Dementia: Moving Forward

In one of my latter professional posts with Coventry City Council my Line Manager often outlined our ‘Working Position’ to a specific issues.  Maureen’s presentation has changed considerably during the last few weeks and to use Bill Malley’s approach our ‘Working Position’ is outlined below:

  • From today we will have 18 hours of carer sits a week.
  • Maureen does not have the capacity to determine her care needs
  • Additional sits will be organised to allow me to visit family in Coventry on the 25th of April.
  • I will not encourage Maureen to move outside her comfort zone.
  • Our priority is to avoid agitation and keep Maureen calm.
  • I will encourage family to visit as often as possible but to come in small numbers.
  • I will discourage Maureen from going out on her own and trail her if she tries to wander off.
  • I will attempt to get Maureen to carry the GPS Tracker whenever we go out.
  • I will get a Sound and Movement Monitor tomorrow for those occasions when Maureen chooses to sleep downstairs.
  • The Home Treatment Team will remain on standby: available to be utilised whenever needed.
  • Lorazepam is only to be offered when all else fails and Maureen remains agitated.

We are fortunate to have been  be supported by professional staff who have moved very quickly to review our Care Plan.  Maureen has been treated with respect and compassion throughout a period of mental health assessment: staff have concentrated on the person rather than the condition.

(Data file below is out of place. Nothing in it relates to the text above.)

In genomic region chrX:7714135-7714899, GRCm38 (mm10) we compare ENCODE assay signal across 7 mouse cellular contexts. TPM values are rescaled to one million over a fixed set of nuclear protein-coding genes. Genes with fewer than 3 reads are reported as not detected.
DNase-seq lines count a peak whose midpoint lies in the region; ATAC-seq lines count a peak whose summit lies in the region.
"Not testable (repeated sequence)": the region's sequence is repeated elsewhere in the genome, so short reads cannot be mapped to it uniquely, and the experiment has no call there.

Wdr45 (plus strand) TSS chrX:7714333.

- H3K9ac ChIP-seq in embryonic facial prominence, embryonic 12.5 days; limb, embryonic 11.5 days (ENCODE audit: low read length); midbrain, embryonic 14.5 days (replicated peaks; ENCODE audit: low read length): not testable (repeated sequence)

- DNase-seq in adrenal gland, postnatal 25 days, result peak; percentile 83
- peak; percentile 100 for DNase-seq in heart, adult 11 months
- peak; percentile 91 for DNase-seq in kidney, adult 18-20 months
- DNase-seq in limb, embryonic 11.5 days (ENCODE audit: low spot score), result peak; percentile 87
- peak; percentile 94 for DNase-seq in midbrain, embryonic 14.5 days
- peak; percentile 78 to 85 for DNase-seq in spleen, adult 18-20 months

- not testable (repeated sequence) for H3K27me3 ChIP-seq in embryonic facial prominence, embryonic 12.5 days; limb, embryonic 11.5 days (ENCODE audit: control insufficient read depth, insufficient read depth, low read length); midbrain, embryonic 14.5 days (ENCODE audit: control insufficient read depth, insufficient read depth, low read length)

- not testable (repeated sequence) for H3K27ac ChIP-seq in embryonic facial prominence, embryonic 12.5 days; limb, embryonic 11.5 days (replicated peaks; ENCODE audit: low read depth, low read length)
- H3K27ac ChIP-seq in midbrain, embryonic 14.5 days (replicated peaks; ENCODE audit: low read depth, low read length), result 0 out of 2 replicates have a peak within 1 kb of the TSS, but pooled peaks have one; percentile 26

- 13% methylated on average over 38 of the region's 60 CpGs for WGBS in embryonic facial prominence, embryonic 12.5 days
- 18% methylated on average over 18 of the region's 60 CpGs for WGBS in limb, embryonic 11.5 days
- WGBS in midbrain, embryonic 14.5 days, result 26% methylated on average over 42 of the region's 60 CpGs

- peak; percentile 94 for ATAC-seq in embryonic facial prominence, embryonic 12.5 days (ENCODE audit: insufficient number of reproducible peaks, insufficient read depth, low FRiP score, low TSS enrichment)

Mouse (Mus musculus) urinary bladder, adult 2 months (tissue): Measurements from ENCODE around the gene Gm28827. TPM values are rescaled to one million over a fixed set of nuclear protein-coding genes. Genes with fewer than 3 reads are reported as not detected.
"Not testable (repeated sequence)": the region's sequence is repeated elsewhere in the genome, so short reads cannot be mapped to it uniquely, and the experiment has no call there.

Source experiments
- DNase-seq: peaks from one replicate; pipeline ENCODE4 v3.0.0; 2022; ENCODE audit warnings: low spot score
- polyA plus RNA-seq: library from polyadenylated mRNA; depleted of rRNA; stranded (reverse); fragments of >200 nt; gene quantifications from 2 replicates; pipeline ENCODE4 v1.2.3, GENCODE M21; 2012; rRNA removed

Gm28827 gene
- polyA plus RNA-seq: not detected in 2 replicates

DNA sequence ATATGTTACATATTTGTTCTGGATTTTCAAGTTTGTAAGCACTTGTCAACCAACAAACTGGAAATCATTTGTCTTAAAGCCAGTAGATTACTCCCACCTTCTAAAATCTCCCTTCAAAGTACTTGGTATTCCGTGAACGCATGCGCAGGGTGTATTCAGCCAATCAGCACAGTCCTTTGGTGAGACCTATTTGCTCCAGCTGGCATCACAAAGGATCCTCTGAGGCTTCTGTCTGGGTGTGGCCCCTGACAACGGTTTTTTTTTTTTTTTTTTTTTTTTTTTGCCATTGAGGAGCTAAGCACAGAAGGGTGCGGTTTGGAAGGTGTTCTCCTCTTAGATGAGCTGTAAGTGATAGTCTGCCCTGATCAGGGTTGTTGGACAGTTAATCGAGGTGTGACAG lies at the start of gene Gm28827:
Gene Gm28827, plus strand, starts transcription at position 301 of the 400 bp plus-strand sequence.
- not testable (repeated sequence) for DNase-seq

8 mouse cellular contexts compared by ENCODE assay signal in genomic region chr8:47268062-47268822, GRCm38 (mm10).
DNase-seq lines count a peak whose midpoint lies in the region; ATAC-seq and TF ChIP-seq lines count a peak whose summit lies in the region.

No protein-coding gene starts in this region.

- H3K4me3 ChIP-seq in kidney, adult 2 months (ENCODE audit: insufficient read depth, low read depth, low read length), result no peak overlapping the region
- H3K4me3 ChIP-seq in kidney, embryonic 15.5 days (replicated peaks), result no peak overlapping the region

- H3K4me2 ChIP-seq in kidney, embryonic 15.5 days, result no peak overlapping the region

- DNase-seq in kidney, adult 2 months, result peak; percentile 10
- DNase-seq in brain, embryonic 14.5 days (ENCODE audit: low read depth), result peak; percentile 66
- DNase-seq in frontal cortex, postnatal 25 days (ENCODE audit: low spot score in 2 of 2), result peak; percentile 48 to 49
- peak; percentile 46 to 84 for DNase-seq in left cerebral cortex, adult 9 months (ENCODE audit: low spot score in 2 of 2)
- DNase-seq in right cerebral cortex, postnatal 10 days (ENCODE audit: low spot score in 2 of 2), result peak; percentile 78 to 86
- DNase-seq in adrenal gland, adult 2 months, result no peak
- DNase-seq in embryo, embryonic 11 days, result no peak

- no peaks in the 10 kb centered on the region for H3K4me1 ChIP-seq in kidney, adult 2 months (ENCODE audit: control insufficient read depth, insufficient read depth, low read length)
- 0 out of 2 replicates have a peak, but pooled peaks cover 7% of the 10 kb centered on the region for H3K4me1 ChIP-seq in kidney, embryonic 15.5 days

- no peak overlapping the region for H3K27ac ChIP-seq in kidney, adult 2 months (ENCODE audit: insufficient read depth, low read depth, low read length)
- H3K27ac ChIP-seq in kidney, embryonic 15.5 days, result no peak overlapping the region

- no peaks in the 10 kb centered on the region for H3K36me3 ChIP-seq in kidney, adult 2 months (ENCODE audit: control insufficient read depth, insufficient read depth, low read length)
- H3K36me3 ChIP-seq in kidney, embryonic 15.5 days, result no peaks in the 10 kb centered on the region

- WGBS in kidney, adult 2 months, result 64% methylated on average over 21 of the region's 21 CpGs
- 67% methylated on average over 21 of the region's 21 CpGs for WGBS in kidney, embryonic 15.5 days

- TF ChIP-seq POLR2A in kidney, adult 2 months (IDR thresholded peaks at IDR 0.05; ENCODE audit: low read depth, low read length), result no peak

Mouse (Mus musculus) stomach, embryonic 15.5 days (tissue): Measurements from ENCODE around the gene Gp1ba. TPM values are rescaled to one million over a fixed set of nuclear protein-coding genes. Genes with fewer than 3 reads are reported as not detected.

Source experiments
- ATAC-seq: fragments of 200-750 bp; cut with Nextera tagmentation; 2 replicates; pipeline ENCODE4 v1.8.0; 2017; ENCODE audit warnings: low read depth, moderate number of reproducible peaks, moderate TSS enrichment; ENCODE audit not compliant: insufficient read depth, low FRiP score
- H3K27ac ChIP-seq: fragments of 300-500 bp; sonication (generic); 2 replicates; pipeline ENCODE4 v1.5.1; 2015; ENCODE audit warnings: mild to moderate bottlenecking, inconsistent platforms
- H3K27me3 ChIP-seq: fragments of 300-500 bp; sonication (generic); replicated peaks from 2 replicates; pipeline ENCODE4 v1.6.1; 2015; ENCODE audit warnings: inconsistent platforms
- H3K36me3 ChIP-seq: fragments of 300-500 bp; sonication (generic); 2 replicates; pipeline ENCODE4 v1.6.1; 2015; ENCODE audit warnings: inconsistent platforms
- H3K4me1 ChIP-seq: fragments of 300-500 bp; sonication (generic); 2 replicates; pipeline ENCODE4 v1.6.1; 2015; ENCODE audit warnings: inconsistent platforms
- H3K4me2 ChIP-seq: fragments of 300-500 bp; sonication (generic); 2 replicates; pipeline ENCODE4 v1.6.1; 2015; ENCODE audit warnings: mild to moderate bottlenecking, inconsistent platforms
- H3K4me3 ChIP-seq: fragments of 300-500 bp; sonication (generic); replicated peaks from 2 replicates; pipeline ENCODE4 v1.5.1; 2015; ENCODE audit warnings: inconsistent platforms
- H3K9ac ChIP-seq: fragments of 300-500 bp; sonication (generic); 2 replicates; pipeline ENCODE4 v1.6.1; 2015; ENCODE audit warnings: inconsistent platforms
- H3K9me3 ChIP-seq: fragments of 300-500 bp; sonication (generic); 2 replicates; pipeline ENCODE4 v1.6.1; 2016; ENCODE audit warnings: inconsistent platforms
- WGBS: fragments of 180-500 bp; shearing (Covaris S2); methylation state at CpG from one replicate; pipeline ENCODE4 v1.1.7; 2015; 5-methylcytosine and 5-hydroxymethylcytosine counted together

It is not possible to note all the acts of kindness that have been shown towards us in the last few days but I want to share some memorable moments.  Firstly, Natalie a Mental Health Nurse worked tirelessly to build up solid rapport with an agitated Maureen: including listening to Maeve on YouTube.  Her emotional  reaction to Songbird and others meant so much to Maureen.  Then Dr Kokton was the epitome of warmth and sincerity: at one stage she sat on the floor as she engaged Maureen on challenging matters concerning her mental state.  Sue our social worker was a model of empathy yesterday: at one time holding Maureen’s hand as she reassured her that it didn’t matter if she had forgotten events when she had been behaving out of character.  I could go on and apologies to all the staff I have failed to mention who have been working on the front-line or in the background during this challenging period in our lives.  When things are more settled I will record my thanks for the excellent support we continue to receive from staff within NAVIGO ( Mental Health) and Social Services.

N.B. I may well post more later as Maureen woke at 3 am this morning.

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About Remember Me

I am a retired adult educator. My wife had a stroke in February 2014 and now has mixed dementia. Her recovery from stroke has been exceptional apart from 50% loss of peripheral vision and vascular damage. 'Dharma For Dementia' is my approach to being Maureem's Care Partner: it aims to end the suffering of 'Prescribed Disengagement' (Swaffer) .
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